With “The Color of Night,” Madison Smartt Bell delivers a superheated noir potboiler of unrelenting savagery that assumes proportions that are either cosmic or comic, depending on your taste for such things. The novel may make you cheer or vomit, but I guarantee you won’t read anything else like it this year.
Bell’s protagonist is a Nevada desert rat named Mae, a burnt-out survivor of the worst excesses of the ’60s whose horrific past finds a psychic mirror in the Sept. 11 attacks. When she spots a long-lost lover in the news footage of the fall of the Twin Towers, it triggers a macabre chain of events that drives her deeper into the psychosis that has lain dormant within her for decades. Jarred out of her numbness by the images of destruction back East and flushed from her isolated existence after a bout of vigilante violence, she sets off on a desperate journey towards a final, bloody reckoning.
“The Color of Night” is, to put it mildly, not for everyone. The epic violence is unnerving, to be sure, but what really sets this novel apart is the remorseless nihilism of its protagonist. Mae is damaged beyond repair or redemption, and the further into her past Bell takes us, the more repulsive she becomes. It takes guts for an author to swim against the current this way, but unfortunately, the stern purity of Bell’s vision is undercut by several serious flaws. For one thing, he unwisely saddles his narrative with pseudo-classical babble about the gods and fate (“Her mortal body immolated in the fire and the light of Zeus,” etc.) that sounds like some fifth-grader’s idea of mythic grandeur. For another, the mayhem — and I speak as an appreciative connoisseur of violence in literature, from James M. Cain to Bret Easton Ellis and beyond — becomes so relentless, so over-the-top and portentously declaimed that after a while it slides through catharsis right past pulp and into the unintentionally ridiculous.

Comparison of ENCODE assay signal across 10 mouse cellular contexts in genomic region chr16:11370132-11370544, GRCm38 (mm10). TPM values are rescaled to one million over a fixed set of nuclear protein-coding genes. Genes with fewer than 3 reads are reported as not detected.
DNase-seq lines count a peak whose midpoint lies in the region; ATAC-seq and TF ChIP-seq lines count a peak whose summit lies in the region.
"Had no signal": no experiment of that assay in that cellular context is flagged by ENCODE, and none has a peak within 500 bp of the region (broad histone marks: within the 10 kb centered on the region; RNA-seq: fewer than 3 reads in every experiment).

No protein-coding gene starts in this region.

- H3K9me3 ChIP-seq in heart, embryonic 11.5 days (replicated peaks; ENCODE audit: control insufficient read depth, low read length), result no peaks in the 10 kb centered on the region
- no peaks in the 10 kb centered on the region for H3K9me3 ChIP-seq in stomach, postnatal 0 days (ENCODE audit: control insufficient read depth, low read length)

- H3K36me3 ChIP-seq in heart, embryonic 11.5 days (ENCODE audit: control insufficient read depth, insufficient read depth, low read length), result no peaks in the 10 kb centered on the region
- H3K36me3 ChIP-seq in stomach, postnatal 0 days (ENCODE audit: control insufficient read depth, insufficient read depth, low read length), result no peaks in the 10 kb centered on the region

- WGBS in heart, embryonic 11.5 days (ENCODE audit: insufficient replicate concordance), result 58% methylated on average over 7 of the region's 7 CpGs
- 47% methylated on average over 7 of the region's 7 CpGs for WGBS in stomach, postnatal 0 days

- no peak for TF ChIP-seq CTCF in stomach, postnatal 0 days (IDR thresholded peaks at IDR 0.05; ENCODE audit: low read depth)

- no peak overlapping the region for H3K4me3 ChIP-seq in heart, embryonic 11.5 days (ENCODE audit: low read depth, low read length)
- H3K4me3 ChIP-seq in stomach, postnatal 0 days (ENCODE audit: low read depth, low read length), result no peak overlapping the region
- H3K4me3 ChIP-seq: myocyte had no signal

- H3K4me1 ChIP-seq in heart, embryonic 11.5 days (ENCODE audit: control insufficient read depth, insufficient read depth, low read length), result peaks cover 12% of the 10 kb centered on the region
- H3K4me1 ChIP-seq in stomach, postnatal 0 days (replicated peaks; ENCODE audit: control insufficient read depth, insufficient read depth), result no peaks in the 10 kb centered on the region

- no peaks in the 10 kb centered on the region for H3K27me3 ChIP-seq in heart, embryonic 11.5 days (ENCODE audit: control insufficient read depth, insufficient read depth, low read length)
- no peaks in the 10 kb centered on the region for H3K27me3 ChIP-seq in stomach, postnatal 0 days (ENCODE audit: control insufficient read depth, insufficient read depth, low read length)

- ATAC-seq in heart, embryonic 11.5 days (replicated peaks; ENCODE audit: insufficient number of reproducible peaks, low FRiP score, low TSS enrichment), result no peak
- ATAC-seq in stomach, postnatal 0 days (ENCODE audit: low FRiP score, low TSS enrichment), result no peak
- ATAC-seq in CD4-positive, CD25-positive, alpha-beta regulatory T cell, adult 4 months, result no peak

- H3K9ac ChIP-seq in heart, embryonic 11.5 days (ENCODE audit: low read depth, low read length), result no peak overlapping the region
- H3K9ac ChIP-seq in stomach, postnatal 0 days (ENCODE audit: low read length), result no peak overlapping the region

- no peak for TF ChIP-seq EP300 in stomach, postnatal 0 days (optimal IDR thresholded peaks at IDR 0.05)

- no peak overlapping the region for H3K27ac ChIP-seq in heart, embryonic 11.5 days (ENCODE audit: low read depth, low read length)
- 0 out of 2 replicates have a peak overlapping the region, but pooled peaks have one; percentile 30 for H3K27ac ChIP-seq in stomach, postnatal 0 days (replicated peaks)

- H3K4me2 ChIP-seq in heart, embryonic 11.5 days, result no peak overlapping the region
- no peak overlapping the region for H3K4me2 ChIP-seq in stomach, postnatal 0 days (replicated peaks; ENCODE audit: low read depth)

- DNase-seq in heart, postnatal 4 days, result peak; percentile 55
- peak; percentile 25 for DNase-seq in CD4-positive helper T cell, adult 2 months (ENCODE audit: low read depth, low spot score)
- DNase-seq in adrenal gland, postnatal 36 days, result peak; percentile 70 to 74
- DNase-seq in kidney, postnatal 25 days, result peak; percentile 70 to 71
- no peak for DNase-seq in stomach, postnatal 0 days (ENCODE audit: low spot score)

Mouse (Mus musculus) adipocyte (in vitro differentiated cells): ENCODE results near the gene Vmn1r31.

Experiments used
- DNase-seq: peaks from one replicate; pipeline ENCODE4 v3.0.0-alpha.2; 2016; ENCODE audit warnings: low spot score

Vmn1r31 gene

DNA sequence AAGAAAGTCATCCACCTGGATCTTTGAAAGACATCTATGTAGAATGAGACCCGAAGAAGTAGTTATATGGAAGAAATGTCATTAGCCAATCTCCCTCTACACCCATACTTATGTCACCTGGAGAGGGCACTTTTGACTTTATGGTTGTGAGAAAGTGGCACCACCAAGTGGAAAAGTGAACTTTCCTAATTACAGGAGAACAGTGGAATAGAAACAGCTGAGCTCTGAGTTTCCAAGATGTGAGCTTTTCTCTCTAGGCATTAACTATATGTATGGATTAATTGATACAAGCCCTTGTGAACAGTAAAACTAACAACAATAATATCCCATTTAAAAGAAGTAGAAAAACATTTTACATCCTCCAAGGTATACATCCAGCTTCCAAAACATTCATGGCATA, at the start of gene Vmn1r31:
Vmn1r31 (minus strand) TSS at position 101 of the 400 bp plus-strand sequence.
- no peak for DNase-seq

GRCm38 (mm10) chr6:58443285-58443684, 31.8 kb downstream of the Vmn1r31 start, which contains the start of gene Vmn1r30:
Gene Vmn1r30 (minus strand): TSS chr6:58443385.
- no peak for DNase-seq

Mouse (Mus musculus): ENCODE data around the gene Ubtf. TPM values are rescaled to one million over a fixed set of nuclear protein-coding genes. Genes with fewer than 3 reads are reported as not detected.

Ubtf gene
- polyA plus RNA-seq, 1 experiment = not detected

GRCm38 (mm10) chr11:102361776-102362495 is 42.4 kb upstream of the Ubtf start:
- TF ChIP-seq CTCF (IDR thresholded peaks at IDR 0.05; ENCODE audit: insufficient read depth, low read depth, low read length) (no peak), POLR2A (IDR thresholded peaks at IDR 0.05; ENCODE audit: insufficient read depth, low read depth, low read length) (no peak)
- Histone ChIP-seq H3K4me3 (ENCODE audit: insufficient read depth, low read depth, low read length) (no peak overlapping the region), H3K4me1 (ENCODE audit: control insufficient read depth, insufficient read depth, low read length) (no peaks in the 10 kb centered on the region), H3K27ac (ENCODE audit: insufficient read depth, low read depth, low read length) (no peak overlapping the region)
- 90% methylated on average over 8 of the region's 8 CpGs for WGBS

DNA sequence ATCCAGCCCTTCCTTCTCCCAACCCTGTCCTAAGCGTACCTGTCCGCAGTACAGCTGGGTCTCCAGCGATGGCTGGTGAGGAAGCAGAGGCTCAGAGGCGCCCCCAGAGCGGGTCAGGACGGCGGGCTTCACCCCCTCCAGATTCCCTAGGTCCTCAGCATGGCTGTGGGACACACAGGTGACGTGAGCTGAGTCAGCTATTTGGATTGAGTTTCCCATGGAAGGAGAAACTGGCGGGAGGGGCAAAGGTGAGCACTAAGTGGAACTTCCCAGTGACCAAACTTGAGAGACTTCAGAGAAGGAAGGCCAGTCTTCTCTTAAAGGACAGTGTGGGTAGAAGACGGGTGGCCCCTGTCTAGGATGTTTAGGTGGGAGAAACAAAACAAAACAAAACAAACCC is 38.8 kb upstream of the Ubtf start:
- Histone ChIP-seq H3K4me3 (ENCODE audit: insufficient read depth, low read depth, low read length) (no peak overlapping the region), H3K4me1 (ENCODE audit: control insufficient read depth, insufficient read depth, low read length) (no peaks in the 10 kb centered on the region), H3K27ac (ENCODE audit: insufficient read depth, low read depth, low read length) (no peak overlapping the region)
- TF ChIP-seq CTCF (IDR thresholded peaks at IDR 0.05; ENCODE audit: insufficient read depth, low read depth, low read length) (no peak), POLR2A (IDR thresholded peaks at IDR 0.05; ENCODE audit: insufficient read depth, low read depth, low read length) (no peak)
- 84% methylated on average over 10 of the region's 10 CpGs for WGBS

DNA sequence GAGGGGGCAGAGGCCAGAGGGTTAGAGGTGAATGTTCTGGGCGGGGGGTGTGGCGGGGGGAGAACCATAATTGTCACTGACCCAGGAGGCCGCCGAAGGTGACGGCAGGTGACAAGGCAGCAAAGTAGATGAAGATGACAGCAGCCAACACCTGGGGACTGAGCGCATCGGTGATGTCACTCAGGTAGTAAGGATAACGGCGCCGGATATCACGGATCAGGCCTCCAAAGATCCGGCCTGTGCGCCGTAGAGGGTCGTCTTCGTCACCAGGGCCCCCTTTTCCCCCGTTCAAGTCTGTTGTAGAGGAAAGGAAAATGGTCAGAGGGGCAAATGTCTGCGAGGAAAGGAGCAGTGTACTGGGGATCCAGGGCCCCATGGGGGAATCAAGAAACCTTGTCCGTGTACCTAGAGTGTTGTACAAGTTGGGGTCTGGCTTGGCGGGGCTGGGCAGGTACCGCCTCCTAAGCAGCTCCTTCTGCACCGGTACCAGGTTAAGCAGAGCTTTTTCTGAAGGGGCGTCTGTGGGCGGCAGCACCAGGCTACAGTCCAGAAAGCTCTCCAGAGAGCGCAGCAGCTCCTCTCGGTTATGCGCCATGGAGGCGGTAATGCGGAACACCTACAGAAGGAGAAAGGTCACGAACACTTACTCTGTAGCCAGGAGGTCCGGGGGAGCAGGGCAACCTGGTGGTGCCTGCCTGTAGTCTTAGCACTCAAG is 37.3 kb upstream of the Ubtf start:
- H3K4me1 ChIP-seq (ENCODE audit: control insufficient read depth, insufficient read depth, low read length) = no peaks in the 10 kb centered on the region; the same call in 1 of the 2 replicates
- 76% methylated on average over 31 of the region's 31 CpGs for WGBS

Finally, Bell seems to be suggesting a thematic link between the moral dissolution of the ’60s and the attacks of 9/11, a connection somehow too vague and too grandiose to take hold. Interesting failure, though, is always superior to timid success. This novel is an attempt to banish our hazy Sixties nostalgia, a fever dream for the darker corners of our mass subconscious. It’s meant to disrupt your sleep, and it just might, at least for a little while.
Lindgren is a writer and musician who lives in Manhattan.
the color of night
By Madison Smartt Bell
Vintage. 208 pp. Paperback, $15